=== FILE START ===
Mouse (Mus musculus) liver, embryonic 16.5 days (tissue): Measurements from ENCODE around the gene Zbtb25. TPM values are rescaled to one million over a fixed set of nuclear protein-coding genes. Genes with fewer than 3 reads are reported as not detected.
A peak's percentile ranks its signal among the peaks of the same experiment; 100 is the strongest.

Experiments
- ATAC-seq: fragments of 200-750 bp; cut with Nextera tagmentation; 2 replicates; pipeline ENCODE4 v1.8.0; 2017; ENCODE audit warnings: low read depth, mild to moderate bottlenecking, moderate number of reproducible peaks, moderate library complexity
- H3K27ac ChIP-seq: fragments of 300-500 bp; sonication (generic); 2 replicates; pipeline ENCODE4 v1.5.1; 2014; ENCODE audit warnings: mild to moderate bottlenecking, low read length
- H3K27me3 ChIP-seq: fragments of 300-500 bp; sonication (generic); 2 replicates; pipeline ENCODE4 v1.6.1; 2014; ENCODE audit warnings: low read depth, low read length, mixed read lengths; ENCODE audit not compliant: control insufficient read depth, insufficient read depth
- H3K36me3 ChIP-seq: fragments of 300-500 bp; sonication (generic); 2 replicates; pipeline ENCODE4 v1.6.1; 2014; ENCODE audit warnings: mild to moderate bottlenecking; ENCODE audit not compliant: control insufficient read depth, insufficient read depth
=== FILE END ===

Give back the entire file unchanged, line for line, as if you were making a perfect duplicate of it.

Mouse (Mus musculus) liver, embryonic 16.5 days (tissue): Measurements from ENCODE around the gene Zbtb25. TPM values are rescaled to one million over a fixed set of nuclear protein-coding genes. Genes with fewer than 3 reads are reported as not detected.
A peak's percentile ranks its signal among the peaks of the same experiment; 100 is the strongest.

Experiments
- ATAC-seq: fragments of 200-750 bp; cut with Nextera tagmentation; 2 replicates; pipeline ENCODE4 v1.8.0; 2017; ENCODE audit warnings: low read depth, mild to moderate bottlenecking, moderate number of reproducible peaks, moderate library complexity
- H3K27ac ChIP-seq: fragments of 300-500 bp; sonication (generic); 2 replicates; pipeline ENCODE4 v1.5.1; 2014; ENCODE audit warnings: mild to moderate bottlenecking, low read length
- H3K27me3 ChIP-seq: fragments of 300-500 bp; sonication (generic); 2 replicates; pipeline ENCODE4 v1.6.1; 2014; ENCODE audit warnings: low read depth, low read length, mixed read lengths; ENCODE audit not compliant: control insufficient read depth, insufficient read depth
- H3K36me3 ChIP-seq: fragments of 300-500 bp; sonication (generic); 2 replicates; pipeline ENCODE4 v1.6.1; 2014; ENCODE audit warnings: mild to moderate bottlenecking; ENCODE audit not compliant: control insufficient read depth, insufficient read depth